Type II Collagen Disorders: Collagenopathy is the genetic disorder that occurs from mutations caused in type II collagen. Type II collagen makes up nearly 50 percent of all cartilage protein and it is also found in the vitreous humor of the eye. The mutation occurs in the gene COL2A1.

Type III Collagen Disorders: Ehlers-Danlos Syndrome is caused by a mutation in the gene COL3A1. Type III collagen is the collagen of granulation tissue. It is produced by young fibroblasts. It is also found in skin, intestines, artery walls, and also the uterus.

Type IV Collagen Disorders: Alport syndrome and Goodpasture's syndrome is caused by a mutation in collagen type IV. Type IV collagen is found in the eye lens and also as part of the filtration system in capillaries. Mutations occur in the genes COL4A1, COL4A2, COL4A3, COL4A4, COL4A5, and COL4A6.

Type V Collagen Disorders: Mutation in type V collagen also causes Ehlers-Danlos syndrome. Genes associated with this disorder are COL5A1, COL5A2, and COL5A3. Type V collagen is found is most interstitial tissue.

Type VI Collagen Disorders: Genes associated with causing mutations in type VI collagen include COL6A1, COL6A2, and COL6A3. Conditions which arise from these mutations include Ulrich myopathy and Bethlem myopathy.

Type VII Collagen Disorders: This type of collagen forms anchoring fibrils in the dermal-epidermal junctions. The mutation occurs in the COL7A1 gene and gives rise to the conditions of epidermolysis bullosa and dystrophica.

Type VIII Collagen Disorders: This type of collagen is present in endothelial cells. Mutations of this type of collagen cause posterior polymorphous and corneal dystrophy 2. COL8A1 and COL8A2 are the genes associated with the mutations.

Type IX Collagen Disorders: Mutations occur in the genes COL9A1, COL9A2, and COL9A3. This type of collagen is present in type II and XI fibrils and also in cartilage. Conditions that arise from mutations in type IX collagen include EDM2 and EDM3.

Type X Collagen Disorders: Schmid metaphyseal and dysplasia are the conditions that arise when mutations occur in type X collagen. COL10A1 is the gene in which the mutation occurs. This type of collagen is present in mineralizing cartilage.

General Symptoms of Collagen Disorders

While each type of collagen disease has its own unique symptoms, most of them also share some general symptoms. Genetic diseases of collagen too may show these symptoms. Patients suffering from collagen disorders usually experience the following:

While many people with collagen-based genetic diseases present with mild symptoms, other individuals may experience critical complications.

Treatment of Collagen Disorders

The treatment of diseases of collagen differs according to the type of condition you have. However, immunosuppressant medications and corticosteroids are generally used to treat most of types of collagen disorders. Other symptomatic treatment is also used. Physical therapy or gentle exercise is also used to treat muscle and joint related symptoms. These exercises will help you retain your mobility and also work towards reducing your body pain.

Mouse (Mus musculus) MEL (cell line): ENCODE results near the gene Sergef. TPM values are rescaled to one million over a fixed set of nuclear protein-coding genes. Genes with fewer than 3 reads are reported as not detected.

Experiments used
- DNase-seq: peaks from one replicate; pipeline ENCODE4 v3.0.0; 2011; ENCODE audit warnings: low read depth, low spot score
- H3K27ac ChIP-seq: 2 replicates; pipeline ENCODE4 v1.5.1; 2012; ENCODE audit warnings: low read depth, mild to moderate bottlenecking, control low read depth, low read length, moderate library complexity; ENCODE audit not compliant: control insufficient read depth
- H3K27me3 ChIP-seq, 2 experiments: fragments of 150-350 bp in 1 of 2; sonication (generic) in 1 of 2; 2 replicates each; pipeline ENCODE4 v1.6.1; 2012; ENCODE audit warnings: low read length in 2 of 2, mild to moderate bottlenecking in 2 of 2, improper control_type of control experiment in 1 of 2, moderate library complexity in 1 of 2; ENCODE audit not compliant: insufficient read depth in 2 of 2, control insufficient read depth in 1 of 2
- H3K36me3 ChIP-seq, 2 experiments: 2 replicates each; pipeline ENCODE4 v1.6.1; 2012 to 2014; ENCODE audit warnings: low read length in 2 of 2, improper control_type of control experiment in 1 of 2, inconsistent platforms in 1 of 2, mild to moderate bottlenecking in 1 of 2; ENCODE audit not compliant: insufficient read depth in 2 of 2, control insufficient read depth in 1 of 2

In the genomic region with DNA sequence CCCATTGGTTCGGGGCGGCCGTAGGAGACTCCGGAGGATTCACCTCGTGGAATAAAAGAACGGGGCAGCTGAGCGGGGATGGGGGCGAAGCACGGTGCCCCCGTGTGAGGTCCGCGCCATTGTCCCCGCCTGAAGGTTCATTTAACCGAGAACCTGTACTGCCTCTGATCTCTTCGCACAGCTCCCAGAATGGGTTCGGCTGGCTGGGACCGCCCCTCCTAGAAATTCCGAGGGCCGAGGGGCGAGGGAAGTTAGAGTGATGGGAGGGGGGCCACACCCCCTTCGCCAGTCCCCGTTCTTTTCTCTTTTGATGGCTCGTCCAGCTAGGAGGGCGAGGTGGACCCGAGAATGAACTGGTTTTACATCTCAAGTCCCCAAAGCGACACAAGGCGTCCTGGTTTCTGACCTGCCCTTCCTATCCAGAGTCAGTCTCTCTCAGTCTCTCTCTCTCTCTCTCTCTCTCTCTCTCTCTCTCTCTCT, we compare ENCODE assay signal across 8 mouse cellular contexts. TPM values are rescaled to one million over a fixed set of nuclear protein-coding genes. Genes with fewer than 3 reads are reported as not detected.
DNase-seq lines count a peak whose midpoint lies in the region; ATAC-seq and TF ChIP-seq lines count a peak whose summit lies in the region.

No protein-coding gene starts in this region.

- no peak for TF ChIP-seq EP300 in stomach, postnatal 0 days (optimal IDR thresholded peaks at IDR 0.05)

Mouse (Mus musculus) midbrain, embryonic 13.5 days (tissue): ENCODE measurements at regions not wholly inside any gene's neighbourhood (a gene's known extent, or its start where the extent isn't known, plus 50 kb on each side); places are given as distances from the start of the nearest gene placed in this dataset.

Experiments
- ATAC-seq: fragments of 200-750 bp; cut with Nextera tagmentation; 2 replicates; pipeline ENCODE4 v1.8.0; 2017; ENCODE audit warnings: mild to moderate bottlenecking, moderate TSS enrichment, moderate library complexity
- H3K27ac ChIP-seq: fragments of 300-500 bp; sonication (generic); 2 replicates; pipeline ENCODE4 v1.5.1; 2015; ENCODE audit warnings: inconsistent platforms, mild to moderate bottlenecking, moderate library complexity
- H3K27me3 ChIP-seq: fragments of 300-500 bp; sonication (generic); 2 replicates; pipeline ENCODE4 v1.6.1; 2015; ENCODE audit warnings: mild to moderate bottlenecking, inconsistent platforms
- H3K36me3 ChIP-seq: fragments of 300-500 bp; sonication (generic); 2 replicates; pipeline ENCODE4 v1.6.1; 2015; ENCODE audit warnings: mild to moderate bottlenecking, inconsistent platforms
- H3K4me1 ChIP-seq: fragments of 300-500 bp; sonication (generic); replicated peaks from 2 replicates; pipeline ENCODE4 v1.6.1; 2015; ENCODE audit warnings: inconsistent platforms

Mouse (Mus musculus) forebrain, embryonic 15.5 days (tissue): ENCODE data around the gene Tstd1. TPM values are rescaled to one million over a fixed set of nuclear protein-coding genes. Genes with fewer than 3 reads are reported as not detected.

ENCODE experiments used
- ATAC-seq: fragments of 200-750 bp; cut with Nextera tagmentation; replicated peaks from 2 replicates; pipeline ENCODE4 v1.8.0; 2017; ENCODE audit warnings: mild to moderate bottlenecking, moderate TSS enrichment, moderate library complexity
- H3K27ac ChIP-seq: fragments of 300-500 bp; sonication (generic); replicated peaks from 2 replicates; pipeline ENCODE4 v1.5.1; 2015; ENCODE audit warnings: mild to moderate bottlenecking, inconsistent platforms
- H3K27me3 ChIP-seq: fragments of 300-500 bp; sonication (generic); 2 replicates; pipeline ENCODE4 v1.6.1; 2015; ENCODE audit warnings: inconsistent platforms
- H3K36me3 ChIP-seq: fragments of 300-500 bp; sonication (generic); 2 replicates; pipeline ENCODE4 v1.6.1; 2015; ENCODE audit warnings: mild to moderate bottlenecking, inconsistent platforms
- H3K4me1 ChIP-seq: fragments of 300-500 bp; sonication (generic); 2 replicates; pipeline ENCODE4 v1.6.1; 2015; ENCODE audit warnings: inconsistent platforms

The long-term outlook of diseases of collagen varies from individual to individual. It also depends on the kind of collagen disorder. However, one thing that remains constant across all the disorders is that such autoimmune diseases are chronic conditions and have to be managed throughout your life. They have no cure and doctors usually create a treatment plan that helps to manage the symptoms. Learning how to manage the disorder and its symptoms are important in improving the quality of life.

Also Read:

References

Gay, S. and Miller, E.J., 1983. Overview: What is collagen, what is not. Ultrastructural pathology, 4(4), pp.365-377.
Fleish, H. and Neuman, W.F., 1961. Mechanisms of calcification: role of collagen, polyphosphates, and phosphatase. American Journal of Physiology--Legacy Content, 200(6), pp.1296-1300.

Viguet-Carrin, S., Garnero, P. and Delmas, P.D., 2006. The role of collagen in bone strength. Osteoporosis international, 17(3), pp.319-336.
Belbachir, K., Noreen, R., Gouspillou, G. and Petibois, C., 2009. Collagen types analysis and differentiation by FTIR spectroscopy. Analytical and bioanalytical chemistry, 395(3), pp.829-837.

Prockop, D.J. and Kivirikko, K.I., 1984. Heritable diseases of collagen. New England Journal of Medicine, 311(6), pp.376-386.

Klemperer, P., Pollack, A.D. and Baehr, G., 1984. Diffuse collagen disease: acute disseminated lupus erythematosus and diffuse scleroderma. Jama, 251(12), pp.1593-1594.
Lampe, A.K. and Bushby, K.M.D., 2005. Collagen VI related muscle disorders. Journal of medical genetics, 42(9), pp.673-685.

Deyl, Z. and Adam, M., 1989. Separation methods for the study of collagen and treatment of collagen disorders. Journal of Chromatography B: Biomedical Sciences and Applications, 488(1), pp.161-197.

Richards, D.G., 1954. Three cases of collagen disease treated with corticoids. British medical journal, 2(4891), p.777.

Written, Edited or Reviewed By:

, MD, FFARCSI

Last Modified On: November 30, 2017

Pain Assist Inc.

Pramod Kerkar
  Note: Information provided is not a substitute for physician, hospital or any form of medical care. Examination and Investigation is necessary for correct diagnosis.